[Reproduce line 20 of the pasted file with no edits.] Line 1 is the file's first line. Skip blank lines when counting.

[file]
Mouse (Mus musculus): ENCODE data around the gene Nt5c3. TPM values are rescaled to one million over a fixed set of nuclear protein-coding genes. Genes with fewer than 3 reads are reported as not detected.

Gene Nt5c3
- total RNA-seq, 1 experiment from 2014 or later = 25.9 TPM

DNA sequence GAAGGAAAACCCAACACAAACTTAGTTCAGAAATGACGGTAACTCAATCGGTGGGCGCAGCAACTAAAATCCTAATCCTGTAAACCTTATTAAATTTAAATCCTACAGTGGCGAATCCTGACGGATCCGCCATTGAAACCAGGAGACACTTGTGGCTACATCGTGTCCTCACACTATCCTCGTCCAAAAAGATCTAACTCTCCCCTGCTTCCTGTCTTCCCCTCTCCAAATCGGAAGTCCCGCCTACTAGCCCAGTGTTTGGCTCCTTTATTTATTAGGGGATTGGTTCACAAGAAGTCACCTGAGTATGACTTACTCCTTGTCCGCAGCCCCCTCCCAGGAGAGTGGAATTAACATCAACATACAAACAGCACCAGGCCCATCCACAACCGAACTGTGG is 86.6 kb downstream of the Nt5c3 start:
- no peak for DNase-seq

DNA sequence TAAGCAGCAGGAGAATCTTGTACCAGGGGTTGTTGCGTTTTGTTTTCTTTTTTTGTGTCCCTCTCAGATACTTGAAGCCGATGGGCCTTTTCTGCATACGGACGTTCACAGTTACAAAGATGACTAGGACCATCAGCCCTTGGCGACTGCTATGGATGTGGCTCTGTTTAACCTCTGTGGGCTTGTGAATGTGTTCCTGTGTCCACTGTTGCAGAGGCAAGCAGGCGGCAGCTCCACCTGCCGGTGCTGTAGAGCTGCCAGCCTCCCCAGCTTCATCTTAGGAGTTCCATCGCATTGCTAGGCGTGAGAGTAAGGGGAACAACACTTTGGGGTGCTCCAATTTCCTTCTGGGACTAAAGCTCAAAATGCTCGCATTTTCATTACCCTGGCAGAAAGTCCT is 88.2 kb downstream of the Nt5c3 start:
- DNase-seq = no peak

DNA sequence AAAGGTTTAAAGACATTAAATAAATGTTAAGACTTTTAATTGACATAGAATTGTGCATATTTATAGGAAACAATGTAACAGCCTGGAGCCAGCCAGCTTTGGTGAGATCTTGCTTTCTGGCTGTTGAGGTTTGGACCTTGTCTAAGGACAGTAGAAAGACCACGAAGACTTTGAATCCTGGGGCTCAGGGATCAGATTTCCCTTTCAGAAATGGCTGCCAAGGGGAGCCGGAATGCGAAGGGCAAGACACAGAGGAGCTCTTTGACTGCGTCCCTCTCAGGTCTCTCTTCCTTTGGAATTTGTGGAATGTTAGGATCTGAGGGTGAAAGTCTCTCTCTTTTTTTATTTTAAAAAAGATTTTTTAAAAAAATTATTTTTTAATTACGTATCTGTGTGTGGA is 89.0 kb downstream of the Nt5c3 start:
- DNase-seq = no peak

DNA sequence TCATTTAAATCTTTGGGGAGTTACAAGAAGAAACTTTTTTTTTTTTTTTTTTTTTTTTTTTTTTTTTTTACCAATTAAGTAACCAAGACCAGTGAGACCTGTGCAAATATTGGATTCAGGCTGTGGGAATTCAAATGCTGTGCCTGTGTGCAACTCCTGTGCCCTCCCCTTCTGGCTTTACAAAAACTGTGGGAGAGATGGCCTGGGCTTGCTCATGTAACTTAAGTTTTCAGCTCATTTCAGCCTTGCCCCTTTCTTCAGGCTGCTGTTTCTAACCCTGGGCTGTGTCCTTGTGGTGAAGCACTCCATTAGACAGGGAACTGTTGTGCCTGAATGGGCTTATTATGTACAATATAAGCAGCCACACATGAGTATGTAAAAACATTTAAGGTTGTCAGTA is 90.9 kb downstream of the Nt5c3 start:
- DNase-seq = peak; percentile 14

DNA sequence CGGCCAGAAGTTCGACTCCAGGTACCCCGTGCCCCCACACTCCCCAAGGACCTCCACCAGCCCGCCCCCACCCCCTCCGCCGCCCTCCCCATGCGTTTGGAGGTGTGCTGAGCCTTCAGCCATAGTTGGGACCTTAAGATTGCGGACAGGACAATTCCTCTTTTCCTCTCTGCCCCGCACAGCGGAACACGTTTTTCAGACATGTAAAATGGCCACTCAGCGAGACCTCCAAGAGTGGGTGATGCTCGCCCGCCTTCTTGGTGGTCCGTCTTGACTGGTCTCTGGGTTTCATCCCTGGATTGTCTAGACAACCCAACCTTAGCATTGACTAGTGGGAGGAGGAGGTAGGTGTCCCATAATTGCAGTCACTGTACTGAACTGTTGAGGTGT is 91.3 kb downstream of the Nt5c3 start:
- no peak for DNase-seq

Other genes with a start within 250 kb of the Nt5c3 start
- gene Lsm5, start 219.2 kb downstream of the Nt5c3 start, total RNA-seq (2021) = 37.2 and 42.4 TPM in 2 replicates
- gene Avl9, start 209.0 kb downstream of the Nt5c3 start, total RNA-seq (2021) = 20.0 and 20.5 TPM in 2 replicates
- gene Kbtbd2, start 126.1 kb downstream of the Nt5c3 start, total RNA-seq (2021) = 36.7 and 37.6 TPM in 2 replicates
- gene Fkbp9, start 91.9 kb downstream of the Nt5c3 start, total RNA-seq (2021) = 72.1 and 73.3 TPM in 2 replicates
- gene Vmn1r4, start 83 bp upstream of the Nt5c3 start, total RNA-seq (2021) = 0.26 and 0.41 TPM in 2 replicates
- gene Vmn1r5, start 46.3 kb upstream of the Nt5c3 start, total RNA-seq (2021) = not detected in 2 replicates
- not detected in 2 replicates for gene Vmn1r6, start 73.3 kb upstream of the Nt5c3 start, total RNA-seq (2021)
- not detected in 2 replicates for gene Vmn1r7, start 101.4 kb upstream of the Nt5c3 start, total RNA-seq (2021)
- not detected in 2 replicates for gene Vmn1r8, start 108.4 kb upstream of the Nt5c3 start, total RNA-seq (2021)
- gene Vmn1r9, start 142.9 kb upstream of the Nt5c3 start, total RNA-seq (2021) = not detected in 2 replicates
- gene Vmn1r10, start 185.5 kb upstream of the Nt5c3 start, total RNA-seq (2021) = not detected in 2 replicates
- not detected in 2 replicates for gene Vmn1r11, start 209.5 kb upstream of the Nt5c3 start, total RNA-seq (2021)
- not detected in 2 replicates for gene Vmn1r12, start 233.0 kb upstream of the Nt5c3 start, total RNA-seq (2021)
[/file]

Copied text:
- gene Vmn1r5, start 46.3 kb upstream of the Nt5c3 start, total RNA-seq (2021) = not detected in 2 replicates